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# Carrying Capacity of Wetland Habitats Used by Breeding Greater Snow Geese

Hélène Massé, Line Rochefort and Gilles Gauthier
The Journal of Wildlife Management
Vol. 65, No. 2 (Apr., 2001), pp. 271-281
DOI: 10.2307/3802906
Stable URL: http://www.jstor.org/stable/3802906
Page Count: 11
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## Abstract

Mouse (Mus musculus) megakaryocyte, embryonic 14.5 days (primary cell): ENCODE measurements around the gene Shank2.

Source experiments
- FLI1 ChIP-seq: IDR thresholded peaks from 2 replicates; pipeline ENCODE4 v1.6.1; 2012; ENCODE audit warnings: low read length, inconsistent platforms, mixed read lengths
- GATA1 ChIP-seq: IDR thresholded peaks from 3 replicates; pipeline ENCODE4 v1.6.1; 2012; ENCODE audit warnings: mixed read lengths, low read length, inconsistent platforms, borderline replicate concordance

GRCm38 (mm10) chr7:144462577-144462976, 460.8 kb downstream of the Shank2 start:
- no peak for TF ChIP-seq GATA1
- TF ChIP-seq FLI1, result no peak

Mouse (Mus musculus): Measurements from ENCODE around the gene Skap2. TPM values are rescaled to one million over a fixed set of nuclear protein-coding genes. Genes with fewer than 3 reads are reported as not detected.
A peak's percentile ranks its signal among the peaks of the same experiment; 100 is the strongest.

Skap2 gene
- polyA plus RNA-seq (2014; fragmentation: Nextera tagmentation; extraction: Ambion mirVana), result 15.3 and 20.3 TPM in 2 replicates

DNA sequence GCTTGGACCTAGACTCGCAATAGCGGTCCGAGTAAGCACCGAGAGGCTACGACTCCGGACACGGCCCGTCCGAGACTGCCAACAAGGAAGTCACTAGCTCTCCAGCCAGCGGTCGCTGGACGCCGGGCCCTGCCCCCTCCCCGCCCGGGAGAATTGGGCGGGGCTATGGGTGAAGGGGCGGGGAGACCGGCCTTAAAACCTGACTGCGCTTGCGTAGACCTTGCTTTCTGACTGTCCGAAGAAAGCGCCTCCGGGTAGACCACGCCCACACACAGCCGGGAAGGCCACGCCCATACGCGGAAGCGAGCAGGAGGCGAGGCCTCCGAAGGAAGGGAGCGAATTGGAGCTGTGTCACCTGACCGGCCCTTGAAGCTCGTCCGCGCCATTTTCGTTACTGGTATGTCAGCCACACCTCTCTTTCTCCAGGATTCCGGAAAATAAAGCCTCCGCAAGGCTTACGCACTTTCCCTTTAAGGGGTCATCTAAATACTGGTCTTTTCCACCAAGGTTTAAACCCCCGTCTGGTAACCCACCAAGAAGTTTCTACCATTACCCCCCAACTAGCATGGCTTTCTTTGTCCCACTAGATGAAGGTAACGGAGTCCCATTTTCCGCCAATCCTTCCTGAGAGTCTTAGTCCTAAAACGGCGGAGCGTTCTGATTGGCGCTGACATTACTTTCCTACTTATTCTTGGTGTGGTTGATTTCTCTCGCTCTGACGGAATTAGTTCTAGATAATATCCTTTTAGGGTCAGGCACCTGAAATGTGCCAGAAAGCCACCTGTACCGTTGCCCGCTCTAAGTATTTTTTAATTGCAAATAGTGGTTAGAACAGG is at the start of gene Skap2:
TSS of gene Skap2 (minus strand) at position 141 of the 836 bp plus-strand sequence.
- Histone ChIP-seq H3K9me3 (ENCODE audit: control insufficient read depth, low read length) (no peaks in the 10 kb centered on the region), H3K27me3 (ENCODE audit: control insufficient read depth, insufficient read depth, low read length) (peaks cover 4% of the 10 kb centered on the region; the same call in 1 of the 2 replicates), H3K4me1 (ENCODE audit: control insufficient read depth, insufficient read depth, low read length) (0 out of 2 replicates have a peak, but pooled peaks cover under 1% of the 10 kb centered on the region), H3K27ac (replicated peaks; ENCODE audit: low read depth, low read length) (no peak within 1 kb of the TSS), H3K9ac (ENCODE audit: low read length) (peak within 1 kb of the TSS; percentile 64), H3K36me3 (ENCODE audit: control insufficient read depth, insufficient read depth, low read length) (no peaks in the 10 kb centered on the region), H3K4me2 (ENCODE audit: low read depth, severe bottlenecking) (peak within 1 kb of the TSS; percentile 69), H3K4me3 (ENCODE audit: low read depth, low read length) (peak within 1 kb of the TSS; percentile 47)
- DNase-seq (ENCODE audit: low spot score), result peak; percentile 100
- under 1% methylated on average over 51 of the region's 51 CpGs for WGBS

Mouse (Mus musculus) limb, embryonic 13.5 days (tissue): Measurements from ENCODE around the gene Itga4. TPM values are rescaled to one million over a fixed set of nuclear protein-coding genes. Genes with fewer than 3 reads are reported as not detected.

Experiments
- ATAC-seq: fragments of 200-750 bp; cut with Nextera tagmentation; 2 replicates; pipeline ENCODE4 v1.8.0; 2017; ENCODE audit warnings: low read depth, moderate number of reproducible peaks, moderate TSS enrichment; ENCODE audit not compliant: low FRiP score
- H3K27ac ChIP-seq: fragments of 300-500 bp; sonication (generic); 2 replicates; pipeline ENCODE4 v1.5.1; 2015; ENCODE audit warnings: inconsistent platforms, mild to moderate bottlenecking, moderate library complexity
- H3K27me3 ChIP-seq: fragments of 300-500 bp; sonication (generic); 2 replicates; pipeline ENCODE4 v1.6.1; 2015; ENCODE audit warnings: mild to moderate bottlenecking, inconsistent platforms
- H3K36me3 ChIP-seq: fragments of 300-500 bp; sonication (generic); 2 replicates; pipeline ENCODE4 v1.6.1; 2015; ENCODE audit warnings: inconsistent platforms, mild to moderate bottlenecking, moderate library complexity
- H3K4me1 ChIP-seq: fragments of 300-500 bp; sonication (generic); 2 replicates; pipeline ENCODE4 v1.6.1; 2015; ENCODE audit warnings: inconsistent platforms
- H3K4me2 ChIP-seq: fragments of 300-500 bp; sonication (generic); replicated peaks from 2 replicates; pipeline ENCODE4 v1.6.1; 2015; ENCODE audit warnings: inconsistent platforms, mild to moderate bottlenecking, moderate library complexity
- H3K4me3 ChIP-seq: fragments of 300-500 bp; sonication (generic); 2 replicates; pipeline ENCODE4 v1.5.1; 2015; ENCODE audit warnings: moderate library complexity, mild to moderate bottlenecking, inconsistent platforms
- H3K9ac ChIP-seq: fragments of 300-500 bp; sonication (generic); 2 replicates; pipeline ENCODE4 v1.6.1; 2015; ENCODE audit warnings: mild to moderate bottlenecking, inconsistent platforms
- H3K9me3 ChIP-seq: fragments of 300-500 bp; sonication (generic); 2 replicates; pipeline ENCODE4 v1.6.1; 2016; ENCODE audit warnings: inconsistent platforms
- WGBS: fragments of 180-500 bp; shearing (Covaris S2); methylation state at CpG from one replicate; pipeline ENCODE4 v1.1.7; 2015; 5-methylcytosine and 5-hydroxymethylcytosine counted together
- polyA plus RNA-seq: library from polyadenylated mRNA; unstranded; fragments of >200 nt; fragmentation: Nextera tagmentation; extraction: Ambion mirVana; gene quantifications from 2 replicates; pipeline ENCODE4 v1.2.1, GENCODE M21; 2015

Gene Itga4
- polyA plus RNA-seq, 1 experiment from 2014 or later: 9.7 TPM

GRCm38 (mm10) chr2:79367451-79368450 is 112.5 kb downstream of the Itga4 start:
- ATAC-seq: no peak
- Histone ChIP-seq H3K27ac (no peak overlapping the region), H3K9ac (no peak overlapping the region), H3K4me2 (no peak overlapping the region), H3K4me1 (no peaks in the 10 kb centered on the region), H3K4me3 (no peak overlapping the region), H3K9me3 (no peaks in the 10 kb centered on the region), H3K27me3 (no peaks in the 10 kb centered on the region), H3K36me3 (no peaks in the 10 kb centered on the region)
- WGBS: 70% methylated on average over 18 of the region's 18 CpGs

Because geese can damage their arctic breeding habitats through overgrazing, there is debate about limiting the rapid growth of the greater snow goose (Chen caerulescens atlantica) population and setting a population goal. To answer these questions, we assessed the nutritional carrying capacity of freshwater wetland habitats for breeding greater snow geese at the Bylot Island colony, Nunavut, Canada. Specifically, we (1) mapped the different types of wetlands on the island; (2) estimated net aboveground primary production of these habitats; (3) compared total food availability with predicted total food requirements of the current population; and (4) validated our predictions of plant biomass consumed by comparing them to the intensity of goose grazing measured. Freshwater wetlands represented 173 ± 6 km2 or 11% of the total area of the south plain of Bylot Island. Streams and wet polygons were the most important habitats in terms of availability of suitable forage plants for geese. The average net above-ground primary production ranged from 21.0 ± 4.6 along lakes to 46.0 ± 9.8 $\text{g/m}^{2}$ in polygon channels. We estimated the total food supply available for geese in wetlands at 2,625 ± 461 tons in 1997 but only 1,247 ± 473 tons in 1996, a year of low plant production. We predicted a summer food requirement for goslings at 8.1 ± 0.6 kg/bird, for breeding adults at 7.9 ± 2.3, and for nonbreeding adults at 4.7 ± 1.5, and we predicted the total summer food requirements of the goose population at 1,201 ± 160 tons. The predicted amount of biomass removed (32 ± 7%) agreed well with the actual amount of biomass removed measured in mid-August (39 ± 11%) in 1997, but not in 1996 (67 ± 27% vs 26 ± 17%, respectively), possibly because the goose population was lower that year due to poor breeding success. In 1997, the goose population was at 46 ± 10% of the theoretical short-term carrying capacity (341,000 geese) of the wetlands of Bylot Island. We recommend keeping the goose population below this theoretical carrying capacity.

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